Google and Internet Privacy (B)

Posted: 10 Jun 2009

See all articles by Jenny Mead

Jenny Mead

University of Virginia - Darden School of Business

Joan Denoncour

affiliation not provided to SSRN

Edward Heffernan

University of Virginia - Darden School of Business

Rahul Koranne

University of Virginia - Darden School of Business

Jake Marxen

University of Virginia - Darden School of Business

Abstract

This case begins with the resolution of the A case (disturbed by the office reaction to him, Patton resigns), and then discusses the privacy issues in the situation from a Utilitarian and a Kantian perspective.

Excerpt

UVA-E-0345

Rev. Apr. 30, 2010

GOOGLE AND INTERNET PRIVACY (B)

Hours after he had been approached with the issue regarding Charlie Patton, Ken Winber was spared the need to act: Patton, whose shared computer had generated pop-up ads that led co-workers to secretly suspect he was HIV-positive, showed up at Winber's doorstep and tendered his resignation. Patton explained that, although he wasn't sure why, he sensed his colleagues had been avoiding him, so he no longer found the bank a comfortable place to work. Moreover, he had found another job that paid more. On hearing that last bit of news, Winber decided that further conversation was not necessary.

The term personal privacy can be difficult to define. Academics and social commentators have struggled not only with its definition but also its value.

In 1975, philosopher James Rachels argued that “people need to control information about themselves in order to maintain a diversity of relationships.” In other words, the amount of information a person shares with someone else is based on familiarity or intimacy: When meeting someone for the first time, we generally reveal very little personal information, but as relationships grow, we begin to share more and more. The information we choose to share or withhold creates varying levels of intimacy among our diverse relationships and fosters a sense of control.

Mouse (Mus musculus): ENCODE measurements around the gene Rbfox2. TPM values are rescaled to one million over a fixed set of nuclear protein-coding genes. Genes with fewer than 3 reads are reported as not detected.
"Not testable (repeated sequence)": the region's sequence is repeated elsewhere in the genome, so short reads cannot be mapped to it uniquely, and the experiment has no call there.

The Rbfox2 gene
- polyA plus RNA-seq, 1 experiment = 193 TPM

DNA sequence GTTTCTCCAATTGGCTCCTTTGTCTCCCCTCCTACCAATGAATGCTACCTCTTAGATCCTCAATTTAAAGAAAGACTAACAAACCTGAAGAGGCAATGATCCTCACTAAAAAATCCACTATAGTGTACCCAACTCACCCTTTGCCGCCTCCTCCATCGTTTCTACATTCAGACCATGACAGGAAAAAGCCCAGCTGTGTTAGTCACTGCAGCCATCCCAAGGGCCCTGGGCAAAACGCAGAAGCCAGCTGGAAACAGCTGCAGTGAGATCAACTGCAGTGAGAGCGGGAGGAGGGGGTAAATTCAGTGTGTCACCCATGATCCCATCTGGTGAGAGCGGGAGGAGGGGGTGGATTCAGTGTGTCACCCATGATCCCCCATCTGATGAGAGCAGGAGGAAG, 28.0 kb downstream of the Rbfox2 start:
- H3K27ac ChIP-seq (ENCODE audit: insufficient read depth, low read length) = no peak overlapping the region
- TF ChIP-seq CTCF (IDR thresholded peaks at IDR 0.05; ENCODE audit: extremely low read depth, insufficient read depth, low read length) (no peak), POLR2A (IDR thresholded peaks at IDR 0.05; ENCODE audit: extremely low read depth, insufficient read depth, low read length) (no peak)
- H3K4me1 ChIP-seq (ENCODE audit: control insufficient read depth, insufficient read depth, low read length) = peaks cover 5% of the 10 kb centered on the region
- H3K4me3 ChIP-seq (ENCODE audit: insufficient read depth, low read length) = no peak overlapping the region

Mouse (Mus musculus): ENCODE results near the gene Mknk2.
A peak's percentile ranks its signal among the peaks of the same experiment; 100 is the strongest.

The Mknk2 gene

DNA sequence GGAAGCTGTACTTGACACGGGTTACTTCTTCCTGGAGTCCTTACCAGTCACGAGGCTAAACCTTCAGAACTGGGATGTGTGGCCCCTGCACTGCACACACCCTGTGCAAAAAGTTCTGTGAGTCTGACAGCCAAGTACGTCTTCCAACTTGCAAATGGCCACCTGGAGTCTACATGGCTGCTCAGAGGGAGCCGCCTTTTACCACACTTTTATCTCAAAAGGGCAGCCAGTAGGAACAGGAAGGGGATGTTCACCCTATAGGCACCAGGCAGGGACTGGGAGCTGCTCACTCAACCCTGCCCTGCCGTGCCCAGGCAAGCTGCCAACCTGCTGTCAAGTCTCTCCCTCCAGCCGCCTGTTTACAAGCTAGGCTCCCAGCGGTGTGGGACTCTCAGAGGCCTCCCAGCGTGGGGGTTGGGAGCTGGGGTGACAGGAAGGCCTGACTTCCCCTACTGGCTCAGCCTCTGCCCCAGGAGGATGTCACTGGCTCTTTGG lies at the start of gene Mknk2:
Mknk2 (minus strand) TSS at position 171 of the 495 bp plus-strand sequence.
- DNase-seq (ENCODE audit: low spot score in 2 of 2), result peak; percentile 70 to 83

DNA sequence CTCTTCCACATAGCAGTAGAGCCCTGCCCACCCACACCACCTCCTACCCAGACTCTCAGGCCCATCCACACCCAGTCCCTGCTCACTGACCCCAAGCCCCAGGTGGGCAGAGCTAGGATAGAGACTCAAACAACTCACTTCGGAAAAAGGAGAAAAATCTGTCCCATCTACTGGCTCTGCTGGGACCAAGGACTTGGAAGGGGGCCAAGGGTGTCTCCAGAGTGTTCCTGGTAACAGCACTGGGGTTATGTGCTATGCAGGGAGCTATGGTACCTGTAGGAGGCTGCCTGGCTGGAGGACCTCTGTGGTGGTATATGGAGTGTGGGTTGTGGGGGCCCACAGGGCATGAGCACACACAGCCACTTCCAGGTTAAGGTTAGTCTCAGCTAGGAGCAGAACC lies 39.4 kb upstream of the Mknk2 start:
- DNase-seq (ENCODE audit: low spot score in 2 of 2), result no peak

. . .

Keywords: stakeholder management, ethical issues, ethics, privacy, internet, new technology, electronic monitoring

Suggested Citation

Mead, Jenny and Denoncour, Joan and Heffernan, Edward and Koranne, Rahul and Marxen, Jake, Google and Internet Privacy (B). Darden Case No. UVA-E-0345, Available at SSRN: https://ssrn.com/abstract=1417207

Jenny Mead (Contact Author)

University of Virginia - Darden School of Business ( email )

P.O. Box 6550
Charlottesville, VA 22906-6550
United States

Joan Denoncour

affiliation not provided to SSRN

No Address Available

Edward Heffernan

University of Virginia - Darden School of Business

P.O. Box 6550
Charlottesville, VA 22906-6550
United States

Rahul Koranne

University of Virginia - Darden School of Business ( email )

P.O. Box 6550
Charlottesville, VA 22906-6550
United States

Jake Marxen

University of Virginia - Darden School of Business

P.O. Box 6550
Charlottesville, VA 22906-6550
United States

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